Animal genitalia are highly variable, even among closely related taxonomic groups.
Much of this variation is thought to be attributable to sexual selection, either because genitalia function to help sperm compete for fertilisations, or because they are subject to evolutionary sexual arms races (sexual conflict).
We use a range of methods, including behaviour, comparative approaches, quantitative genetics and experimental evolution to reveal patterns of selection on animal genitalia and the selective processes that underlie their rapid and divergent evolution.
We study genital evolution in a range of model systems, including livebearing fishes, house mice, insects and millipedes. Our behavioural studies have revealed how intricate structures associated with male and female genital traits are associated with patterns of mate choice, mating success and paternity, thus supporting the view that sexual selection is likely to be a potent evolutionary force shaping selection on animal genitalia.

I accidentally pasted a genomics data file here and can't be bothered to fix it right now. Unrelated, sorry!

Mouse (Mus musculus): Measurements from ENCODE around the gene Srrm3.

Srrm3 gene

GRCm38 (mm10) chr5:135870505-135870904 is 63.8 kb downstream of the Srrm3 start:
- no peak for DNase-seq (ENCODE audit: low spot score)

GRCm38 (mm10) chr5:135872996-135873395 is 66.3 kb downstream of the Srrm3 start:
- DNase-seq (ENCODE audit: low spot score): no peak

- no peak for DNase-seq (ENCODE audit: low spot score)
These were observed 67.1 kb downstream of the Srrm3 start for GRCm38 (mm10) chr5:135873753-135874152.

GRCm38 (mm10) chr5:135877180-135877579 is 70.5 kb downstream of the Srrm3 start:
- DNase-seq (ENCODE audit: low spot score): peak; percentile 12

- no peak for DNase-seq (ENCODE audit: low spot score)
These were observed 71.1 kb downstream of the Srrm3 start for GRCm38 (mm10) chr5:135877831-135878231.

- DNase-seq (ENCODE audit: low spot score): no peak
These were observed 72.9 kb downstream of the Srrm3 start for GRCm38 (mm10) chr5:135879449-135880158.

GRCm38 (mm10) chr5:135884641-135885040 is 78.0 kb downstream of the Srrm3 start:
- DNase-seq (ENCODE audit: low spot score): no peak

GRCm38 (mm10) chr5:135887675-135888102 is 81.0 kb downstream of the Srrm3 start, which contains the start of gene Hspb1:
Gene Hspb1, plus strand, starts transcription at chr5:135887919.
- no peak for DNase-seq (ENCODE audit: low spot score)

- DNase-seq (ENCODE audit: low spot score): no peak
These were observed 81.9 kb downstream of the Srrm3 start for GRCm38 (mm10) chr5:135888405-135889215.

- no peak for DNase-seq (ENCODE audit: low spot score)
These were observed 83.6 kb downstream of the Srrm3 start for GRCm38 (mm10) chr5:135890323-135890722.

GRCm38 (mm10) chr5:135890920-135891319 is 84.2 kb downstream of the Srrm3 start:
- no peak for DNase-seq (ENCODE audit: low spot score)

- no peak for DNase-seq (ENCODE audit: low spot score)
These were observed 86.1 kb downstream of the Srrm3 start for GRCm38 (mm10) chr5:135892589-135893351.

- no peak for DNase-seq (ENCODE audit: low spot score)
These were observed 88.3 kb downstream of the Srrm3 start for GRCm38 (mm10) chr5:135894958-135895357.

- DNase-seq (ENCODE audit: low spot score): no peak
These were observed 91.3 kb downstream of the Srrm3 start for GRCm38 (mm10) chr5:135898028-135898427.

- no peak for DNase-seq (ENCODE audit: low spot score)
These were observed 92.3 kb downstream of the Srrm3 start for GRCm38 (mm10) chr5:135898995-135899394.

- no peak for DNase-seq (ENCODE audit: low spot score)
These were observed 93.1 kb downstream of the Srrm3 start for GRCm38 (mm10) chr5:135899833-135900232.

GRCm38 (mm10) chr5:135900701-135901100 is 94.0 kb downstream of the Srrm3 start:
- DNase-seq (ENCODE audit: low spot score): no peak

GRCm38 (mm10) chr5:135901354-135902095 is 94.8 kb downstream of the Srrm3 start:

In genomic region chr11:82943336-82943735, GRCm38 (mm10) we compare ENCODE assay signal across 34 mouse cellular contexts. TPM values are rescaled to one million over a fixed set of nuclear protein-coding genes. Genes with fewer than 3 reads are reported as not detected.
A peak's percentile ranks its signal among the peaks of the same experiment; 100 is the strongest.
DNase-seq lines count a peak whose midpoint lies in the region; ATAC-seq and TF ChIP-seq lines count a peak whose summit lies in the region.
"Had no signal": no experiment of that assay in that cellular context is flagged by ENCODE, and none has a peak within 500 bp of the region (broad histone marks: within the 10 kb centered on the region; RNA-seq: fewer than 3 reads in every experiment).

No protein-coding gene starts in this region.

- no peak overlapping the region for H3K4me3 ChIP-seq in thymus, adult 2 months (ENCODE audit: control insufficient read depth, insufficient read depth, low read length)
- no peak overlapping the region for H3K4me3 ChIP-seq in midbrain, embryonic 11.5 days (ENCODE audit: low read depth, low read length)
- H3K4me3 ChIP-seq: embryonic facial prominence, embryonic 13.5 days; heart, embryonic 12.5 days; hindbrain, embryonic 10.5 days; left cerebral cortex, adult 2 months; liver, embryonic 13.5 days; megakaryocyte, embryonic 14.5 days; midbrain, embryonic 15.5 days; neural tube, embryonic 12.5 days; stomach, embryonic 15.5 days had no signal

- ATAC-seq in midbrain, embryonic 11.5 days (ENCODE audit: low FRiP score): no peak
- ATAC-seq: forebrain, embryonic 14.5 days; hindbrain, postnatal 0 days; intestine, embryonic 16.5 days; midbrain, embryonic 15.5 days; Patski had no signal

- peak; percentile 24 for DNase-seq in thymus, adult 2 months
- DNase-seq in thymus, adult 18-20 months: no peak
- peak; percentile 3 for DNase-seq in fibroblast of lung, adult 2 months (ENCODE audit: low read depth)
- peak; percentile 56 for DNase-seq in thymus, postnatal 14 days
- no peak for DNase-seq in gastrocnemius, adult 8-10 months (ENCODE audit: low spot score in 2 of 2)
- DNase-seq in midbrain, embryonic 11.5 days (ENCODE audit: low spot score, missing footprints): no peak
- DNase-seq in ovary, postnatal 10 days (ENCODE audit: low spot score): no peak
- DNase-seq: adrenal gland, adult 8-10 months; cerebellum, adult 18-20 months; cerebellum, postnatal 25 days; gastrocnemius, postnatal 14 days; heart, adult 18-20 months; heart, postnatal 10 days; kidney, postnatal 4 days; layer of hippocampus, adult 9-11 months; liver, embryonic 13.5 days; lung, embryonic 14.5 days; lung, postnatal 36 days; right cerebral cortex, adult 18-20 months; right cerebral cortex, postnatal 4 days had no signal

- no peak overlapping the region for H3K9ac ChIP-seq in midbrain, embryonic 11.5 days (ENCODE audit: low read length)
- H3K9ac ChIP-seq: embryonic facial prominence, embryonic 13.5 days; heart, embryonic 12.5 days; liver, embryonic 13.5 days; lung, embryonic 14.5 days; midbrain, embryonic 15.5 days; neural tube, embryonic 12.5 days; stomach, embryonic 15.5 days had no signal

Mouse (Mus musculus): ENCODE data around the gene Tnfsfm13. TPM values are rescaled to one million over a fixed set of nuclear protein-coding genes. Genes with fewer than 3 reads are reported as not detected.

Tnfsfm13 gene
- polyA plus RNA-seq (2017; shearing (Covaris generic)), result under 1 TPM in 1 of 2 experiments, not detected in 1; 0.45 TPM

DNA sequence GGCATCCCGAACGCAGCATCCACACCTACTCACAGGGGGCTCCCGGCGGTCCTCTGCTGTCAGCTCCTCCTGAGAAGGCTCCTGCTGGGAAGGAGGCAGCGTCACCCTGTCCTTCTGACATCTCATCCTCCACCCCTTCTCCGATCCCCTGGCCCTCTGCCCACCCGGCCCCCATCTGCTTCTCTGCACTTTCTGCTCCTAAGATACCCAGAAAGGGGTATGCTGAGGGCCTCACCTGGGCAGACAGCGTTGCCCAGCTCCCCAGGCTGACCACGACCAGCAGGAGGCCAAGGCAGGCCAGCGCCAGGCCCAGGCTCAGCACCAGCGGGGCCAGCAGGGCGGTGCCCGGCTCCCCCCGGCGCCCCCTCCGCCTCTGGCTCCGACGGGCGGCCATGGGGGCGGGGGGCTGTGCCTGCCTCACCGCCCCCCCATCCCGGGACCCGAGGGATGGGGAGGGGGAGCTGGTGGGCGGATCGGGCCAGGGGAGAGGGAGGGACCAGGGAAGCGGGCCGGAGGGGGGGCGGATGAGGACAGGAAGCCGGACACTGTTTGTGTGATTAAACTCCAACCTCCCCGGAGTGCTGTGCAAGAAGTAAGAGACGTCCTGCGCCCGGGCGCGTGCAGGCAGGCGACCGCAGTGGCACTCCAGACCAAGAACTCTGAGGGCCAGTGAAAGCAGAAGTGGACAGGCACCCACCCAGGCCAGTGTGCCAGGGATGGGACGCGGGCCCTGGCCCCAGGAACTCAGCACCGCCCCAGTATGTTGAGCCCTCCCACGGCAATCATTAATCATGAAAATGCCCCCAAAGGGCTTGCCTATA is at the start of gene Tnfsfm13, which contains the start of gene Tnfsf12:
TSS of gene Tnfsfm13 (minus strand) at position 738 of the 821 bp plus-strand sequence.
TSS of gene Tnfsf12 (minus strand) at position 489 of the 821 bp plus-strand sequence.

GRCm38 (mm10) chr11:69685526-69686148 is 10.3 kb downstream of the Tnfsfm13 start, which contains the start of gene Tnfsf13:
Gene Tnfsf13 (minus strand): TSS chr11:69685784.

Our ongoing quantitative genetic studies increasingly reveal high levels of genetic variation underlying the expression of male and female genital morphologies in insects and livebearing fishes, thus confirming the evolutionary potential of these traits.
Studies of experimental evolution, particularly in insects and house mice, have revealed strong evidence for rapid evolutionary responses to sexual selection. Meanwhile, our work on internally fertilising fishes (guppies) suggests that sexual conflict may generate an evolutionary arms race between male and female genital morphologies.
Our studies of millipede genitalia are showing how divergence in genital morphology among populations can lead to reproductive isolation, and ultimately speciation.